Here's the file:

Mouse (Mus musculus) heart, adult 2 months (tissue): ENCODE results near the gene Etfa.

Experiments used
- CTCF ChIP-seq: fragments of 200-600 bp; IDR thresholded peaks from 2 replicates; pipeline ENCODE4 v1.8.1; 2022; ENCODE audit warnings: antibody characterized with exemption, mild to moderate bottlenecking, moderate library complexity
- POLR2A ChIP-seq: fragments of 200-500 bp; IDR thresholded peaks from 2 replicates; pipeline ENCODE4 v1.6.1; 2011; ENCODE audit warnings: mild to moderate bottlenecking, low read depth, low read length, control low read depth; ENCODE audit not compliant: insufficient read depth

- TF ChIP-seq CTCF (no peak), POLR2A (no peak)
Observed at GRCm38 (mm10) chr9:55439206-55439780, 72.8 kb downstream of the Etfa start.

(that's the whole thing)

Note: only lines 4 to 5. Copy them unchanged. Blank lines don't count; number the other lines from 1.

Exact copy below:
- POLR2A ChIP-seq: fragments of 200-500 bp; IDR thresholded peaks from 2 replicates; pipeline ENCODE4 v1.6.1; 2011; ENCODE audit warnings: mild to moderate bottlenecking, low read depth, low read length, control low read depth; ENCODE audit not compliant: insufficient read depth

- TF ChIP-seq CTCF (no peak), POLR2A (no peak)